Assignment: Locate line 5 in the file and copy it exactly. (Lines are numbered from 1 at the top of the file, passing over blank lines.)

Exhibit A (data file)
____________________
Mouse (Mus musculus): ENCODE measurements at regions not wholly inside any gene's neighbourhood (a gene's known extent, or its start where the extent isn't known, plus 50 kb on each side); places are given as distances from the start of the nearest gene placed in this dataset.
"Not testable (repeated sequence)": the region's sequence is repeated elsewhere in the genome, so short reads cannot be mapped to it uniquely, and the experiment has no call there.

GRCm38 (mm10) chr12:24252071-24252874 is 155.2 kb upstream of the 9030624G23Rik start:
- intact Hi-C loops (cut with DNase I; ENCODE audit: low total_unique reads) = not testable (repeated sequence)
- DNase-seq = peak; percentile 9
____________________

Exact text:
- DNase-seq = peak; percentile 9